Franchise Code: ACCC seeks penalties for alleged breach


Posted By on 14/10/16 at 11:30 AM

It is mandatory under the Franchising Code of Conduct for a franchisor to disclose relevant business experience to prospective franchisees, including information about previous insolvency events.

For the first time, the Australian Competition and Consumer Commission (ACCC) has sought penalties for breaches of the Code in the Federal Court. The revised Code (which came into effect on 1 January 2015) introduced financial penalties and infringement notices for serious breaches.

What happened?

The ACCC has taken action against current franchisor of Pastacup, Morild Pty Ltd (Morild) and the company’s former director, Mr. Bernstein, for incomplete disclosure of information.

Bernstein co-founded the franchise in 2008. He managed and was a director of two previous Pastacup franchisor companies which became insolvent. The ACCC alleges that this information should have been disclosed by Morild to potential franchisees and that Bernstein was knowingly concerned in this conduct.

The ACCC is seeking penalties, injunctions, declarations, finding of fact and costs. We’ll keep you updated on developments.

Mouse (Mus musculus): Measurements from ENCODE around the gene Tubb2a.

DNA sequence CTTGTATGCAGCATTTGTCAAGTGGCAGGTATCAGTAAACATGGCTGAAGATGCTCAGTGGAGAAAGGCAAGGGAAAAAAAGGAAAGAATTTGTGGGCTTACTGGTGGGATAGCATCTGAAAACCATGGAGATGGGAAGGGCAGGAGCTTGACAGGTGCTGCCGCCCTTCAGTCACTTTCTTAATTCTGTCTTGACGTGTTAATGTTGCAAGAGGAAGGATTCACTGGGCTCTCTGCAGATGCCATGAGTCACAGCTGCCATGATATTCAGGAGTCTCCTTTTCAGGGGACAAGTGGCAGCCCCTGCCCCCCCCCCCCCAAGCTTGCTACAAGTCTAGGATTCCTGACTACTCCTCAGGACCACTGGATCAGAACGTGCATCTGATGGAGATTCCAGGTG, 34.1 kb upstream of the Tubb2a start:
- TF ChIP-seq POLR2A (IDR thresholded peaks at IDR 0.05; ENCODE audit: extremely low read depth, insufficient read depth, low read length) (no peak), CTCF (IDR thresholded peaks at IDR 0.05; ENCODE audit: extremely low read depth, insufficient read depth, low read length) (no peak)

Take away lesson

While franchisees are independent businesspeople, it is important that they are able to make informed decisions from complete and accurate disclosure of information by the franchisor.

The revised Code ensures prospective franchisees the protection of increased disclosure prior to entering the franchise relationship. It is expected that remedies such as those sought by the ACCC will act as an effective deterrent to franchisor conduct similar to that alleged against Morild and Bernstein.

As the breaches alleged by the ACCC in this case would significantly impact a franchisee’s decision to proceed with acquiring a franchise, it is appropriate that remedies under the Competition and Consumer Act 2010 be sought. However, the precedent of Master Education Services Pty Limited v Jean Florence Ketchell [2008] HCA 38 demonstrates that a breach resulting in no substantial disadvantage to the franchisee in the circumstances may not warrant the grant of a remedy.

Need help?

Our franchise team is internationally recognised as among the experts in their field, and have assisted many clients with their compliance needs.  If you have any questions or need assistance with franchise law compliance, please do not hesitate to contact our team.

Paralegal

Tina joined KHQ Lawyers in 2016 as a law clerk with a keen interest in intellectual property and marketing law.

Tina is currently studying at the University of Adelaide with a double degree in... Read More